Aug. 28 (Bloomberg) -- A Hyundai Motor Co. unit must face a Philadelphia worker’s lawsuit alleging the company failed to pay hourly employees overtime and cheated them on pay for shortened breaks.
U.S. District Judge Ronald Buckwalter in Philadelphia today denied a request by Hyundai Rotem USA, a maker of railroad cars, that he throw out the complaint initially filed in February by assembly-line employee Olivia Drake.
She’s seeking class status on behalf of all workers that have been subjected to Hyundai’s allegedly unlawful practices during the past three years.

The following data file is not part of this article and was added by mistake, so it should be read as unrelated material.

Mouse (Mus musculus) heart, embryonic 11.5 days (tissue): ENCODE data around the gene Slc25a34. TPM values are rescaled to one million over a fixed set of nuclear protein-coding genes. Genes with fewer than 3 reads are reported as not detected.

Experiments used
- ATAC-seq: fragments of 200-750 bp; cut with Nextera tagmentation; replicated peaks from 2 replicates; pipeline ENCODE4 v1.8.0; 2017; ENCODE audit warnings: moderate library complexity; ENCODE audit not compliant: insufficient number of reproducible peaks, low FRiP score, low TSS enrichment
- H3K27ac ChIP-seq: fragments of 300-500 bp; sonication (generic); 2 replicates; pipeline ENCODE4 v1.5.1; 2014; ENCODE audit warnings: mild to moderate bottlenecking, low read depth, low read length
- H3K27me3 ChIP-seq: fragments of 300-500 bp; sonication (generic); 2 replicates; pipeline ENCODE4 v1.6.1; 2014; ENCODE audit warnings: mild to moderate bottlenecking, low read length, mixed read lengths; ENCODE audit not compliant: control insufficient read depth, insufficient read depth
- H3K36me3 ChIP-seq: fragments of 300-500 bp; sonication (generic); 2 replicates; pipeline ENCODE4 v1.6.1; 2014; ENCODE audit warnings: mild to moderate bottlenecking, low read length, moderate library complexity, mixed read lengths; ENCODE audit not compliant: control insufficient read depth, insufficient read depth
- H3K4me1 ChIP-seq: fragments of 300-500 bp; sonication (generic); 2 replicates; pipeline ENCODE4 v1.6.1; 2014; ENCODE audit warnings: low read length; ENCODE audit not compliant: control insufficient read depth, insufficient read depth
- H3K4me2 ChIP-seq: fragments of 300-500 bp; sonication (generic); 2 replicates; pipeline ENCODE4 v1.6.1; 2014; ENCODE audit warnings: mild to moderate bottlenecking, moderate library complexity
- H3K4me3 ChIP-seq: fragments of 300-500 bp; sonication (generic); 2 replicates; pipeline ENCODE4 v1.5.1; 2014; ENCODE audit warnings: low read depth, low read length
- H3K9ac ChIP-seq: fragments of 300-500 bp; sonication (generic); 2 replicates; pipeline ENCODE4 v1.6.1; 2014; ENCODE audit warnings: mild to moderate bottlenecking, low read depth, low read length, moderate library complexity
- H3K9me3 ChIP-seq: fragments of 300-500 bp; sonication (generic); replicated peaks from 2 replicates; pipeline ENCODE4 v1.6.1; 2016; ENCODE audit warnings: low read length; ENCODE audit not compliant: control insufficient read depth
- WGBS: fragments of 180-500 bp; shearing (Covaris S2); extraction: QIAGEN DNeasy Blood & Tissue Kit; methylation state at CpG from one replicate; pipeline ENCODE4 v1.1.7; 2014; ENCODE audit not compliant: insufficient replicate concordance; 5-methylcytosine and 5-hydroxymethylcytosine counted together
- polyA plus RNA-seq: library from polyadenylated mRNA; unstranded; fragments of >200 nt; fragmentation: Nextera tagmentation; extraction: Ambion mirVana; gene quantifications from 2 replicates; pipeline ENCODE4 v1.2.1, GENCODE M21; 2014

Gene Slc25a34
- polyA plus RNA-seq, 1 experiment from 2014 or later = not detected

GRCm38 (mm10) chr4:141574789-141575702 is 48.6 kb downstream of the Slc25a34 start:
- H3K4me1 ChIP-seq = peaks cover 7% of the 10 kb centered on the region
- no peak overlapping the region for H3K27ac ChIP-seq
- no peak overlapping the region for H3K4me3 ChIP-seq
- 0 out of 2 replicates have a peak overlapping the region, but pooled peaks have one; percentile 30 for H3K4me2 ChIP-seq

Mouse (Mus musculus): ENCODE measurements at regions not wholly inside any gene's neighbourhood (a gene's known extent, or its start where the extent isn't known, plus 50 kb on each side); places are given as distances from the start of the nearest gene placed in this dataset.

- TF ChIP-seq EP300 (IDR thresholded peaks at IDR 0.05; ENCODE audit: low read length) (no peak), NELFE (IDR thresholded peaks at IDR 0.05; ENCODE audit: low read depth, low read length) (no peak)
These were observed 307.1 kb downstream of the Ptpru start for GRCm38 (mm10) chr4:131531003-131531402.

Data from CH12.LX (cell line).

Buckwalter threw out a Pennsylvania state law minimum wage claim, while letting a federal Fair Labor Standards Act claim go forward. He rejected the company’s contention Drake had to first pursue arbitration under her union’s collective bargaining agreement.
“The union could decide for reasons completely unrelated to the merits of plaintiffs’ claims to deny the opportunity for arbitration,” the judge said. He called that procedure unconstitutional because it could force employees to waive a substantive statutory right.
The court hasn’t ruled on whether workers can sue as a group. Hyundai Rotem is a unit of Seoul-based Hyundai Motor Co.
The case is Drake v. Hyundai Rotem USA, 13-cv-00868, U.S. District Court, Eastern District of Pennsylvania (Philadelphia).
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